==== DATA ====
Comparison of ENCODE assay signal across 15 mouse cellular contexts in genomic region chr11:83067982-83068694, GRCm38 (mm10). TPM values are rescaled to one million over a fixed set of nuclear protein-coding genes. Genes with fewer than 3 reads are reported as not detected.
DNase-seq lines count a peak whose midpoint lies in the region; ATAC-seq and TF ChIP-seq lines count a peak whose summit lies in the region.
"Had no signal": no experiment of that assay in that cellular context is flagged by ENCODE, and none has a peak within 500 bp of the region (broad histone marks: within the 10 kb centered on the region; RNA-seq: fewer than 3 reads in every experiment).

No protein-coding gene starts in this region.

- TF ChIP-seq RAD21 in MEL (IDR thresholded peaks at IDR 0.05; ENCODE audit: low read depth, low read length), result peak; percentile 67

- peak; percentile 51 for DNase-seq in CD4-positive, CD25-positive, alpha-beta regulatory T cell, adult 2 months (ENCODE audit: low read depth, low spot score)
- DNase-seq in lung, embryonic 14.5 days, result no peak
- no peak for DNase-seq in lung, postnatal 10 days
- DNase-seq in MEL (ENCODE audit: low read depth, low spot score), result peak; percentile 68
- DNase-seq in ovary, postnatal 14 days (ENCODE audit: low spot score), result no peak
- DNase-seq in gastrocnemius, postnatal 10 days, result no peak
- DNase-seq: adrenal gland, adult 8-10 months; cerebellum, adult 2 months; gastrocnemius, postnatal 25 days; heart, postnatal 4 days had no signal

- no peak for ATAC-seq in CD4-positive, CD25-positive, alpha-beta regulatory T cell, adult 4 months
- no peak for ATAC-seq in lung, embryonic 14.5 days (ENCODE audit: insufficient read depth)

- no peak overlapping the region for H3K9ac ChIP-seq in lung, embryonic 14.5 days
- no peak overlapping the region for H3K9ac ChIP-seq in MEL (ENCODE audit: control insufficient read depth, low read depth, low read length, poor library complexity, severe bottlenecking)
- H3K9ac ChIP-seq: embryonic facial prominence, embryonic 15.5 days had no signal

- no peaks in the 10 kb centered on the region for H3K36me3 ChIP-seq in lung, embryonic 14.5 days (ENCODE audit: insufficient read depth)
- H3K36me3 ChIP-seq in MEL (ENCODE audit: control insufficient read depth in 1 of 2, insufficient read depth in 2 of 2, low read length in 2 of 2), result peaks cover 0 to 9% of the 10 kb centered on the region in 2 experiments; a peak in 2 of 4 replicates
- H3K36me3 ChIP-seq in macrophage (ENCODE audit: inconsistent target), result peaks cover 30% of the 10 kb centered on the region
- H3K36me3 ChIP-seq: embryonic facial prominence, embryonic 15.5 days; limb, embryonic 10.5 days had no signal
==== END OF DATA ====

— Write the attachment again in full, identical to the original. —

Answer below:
Comparison of ENCODE assay signal across 15 mouse cellular contexts in genomic region chr11:83067982-83068694, GRCm38 (mm10). TPM values are rescaled to one million over a fixed set of nuclear protein-coding genes. Genes with fewer than 3 reads are reported as not detected.
DNase-seq lines count a peak whose midpoint lies in the region; ATAC-seq and TF ChIP-seq lines count a peak whose summit lies in the region.
"Had no signal": no experiment of that assay in that cellular context is flagged by ENCODE, and none has a peak within 500 bp of the region (broad histone marks: within the 10 kb centered on the region; RNA-seq: fewer than 3 reads in every experiment).

No protein-coding gene starts in this region.

- TF ChIP-seq RAD21 in MEL (IDR thresholded peaks at IDR 0.05; ENCODE audit: low read depth, low read length), result peak; percentile 67

- peak; percentile 51 for DNase-seq in CD4-positive, CD25-positive, alpha-beta regulatory T cell, adult 2 months (ENCODE audit: low read depth, low spot score)
- DNase-seq in lung, embryonic 14.5 days, result no peak
- no peak for DNase-seq in lung, postnatal 10 days
- DNase-seq in MEL (ENCODE audit: low read depth, low spot score), result peak; percentile 68
- DNase-seq in ovary, postnatal 14 days (ENCODE audit: low spot score), result no peak
- DNase-seq in gastrocnemius, postnatal 10 days, result no peak
- DNase-seq: adrenal gland, adult 8-10 months; cerebellum, adult 2 months; gastrocnemius, postnatal 25 days; heart, postnatal 4 days had no signal

- no peak for ATAC-seq in CD4-positive, CD25-positive, alpha-beta regulatory T cell, adult 4 months
- no peak for ATAC-seq in lung, embryonic 14.5 days (ENCODE audit: insufficient read depth)

- no peak overlapping the region for H3K9ac ChIP-seq in lung, embryonic 14.5 days
- no peak overlapping the region for H3K9ac ChIP-seq in MEL (ENCODE audit: control insufficient read depth, low read depth, low read length, poor library complexity, severe bottlenecking)
- H3K9ac ChIP-seq: embryonic facial prominence, embryonic 15.5 days had no signal

- no peaks in the 10 kb centered on the region for H3K36me3 ChIP-seq in lung, embryonic 14.5 days (ENCODE audit: insufficient read depth)
- H3K36me3 ChIP-seq in MEL (ENCODE audit: control insufficient read depth in 1 of 2, insufficient read depth in 2 of 2, low read length in 2 of 2), result peaks cover 0 to 9% of the 10 kb centered on the region in 2 experiments; a peak in 2 of 4 replicates
- H3K36me3 ChIP-seq in macrophage (ENCODE audit: inconsistent target), result peaks cover 30% of the 10 kb centered on the region
- H3K36me3 ChIP-seq: embryonic facial prominence, embryonic 15.5 days; limb, embryonic 10.5 days had no signal